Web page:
ASL and English are two very different languages. This become apparent quickly when the native user of one tries to learn the other. I learned that ASL was a separate language long before I had any interest in learning, however learning a new language inevitably includes errors and hopefully learning from them.
I learned the sign for " welcome" about 2 years ago, during the first semester of my sign class. ( I think we were learning church signs during that class cuz I also remember learning the sign for "usher". ) The sign for "welcome" is also the sign I used for "you're welcome" as in a response to "thank you". (Go to lifeprint.com to see the sign for "welcome" and an explanation.) That is until one of my Deaf friends, Matt, who is a regular at the coffeehouse I work at called me on it. He tried to explain why it was wrong, but I didn't understand. On a later date, I asked him to explain again why it was wrong. He said the grammar was wrong. He said the sign meant " Welcome to this church or my home." He gave me some options like the thumbs up or the sign for "fine", but said there was no official sign for "you're welcome". But I had already developed a habit. At first, I continued to do it, then remembered afterwards. One time I signed thank you to him and he replied "welcome". I think he was mocking me! I can take a joke. Kari, happened to be there teaching ASL to a student when we had this conversation. He got her attention and scolded her for teaching me the wrong way. She laughed...I think out of guilt. To be honest, I'm not sure if she taught me this as the sign for "you're welcome" or just "welcome". Anyway, I'm sure I signed this as the sign for "you're welcome" for at least 1/2 dozen or a dozen other customers at work and no one corrected me before then. Maybe some of them missed it because I was behind the counter. I would think the regulars at least saw it at some point. Matt himself didn't correct me before or when I relapsed after. I DO appreciate him correcting me because I was eventually able to break the habit.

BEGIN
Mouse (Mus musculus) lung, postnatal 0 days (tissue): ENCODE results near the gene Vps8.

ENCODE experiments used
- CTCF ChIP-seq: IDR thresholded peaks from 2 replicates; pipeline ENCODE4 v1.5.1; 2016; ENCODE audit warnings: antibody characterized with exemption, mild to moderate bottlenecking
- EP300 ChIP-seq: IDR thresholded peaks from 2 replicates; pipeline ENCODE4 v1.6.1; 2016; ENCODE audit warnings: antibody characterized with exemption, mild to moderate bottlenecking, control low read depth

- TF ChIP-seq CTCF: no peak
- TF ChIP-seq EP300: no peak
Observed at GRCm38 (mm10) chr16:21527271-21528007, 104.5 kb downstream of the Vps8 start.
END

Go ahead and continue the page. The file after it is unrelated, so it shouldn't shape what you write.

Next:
I try to make it a point to connect with the Deaf Community by asking them about ASL and Deaf Culture. I think that's the right attitude for a new signer. But veteran signers, PLEASE, don't hesitate to correct us newbies when we're wrong. If we are really new to ASL (such as myself), use your better judgement to know when to correct us, cuz we're gonna make A LOT of mistakes. I know you are grateful for this insightful commentary. To that I say, "You're welcome"...or something?!?
PS For the record, I actually wrote this late 2011. Since then, I have learned that sometimes this sign IS used as "you're welcome" although technically that is not the official meaning. It is one of the ways that English has influenced ASL.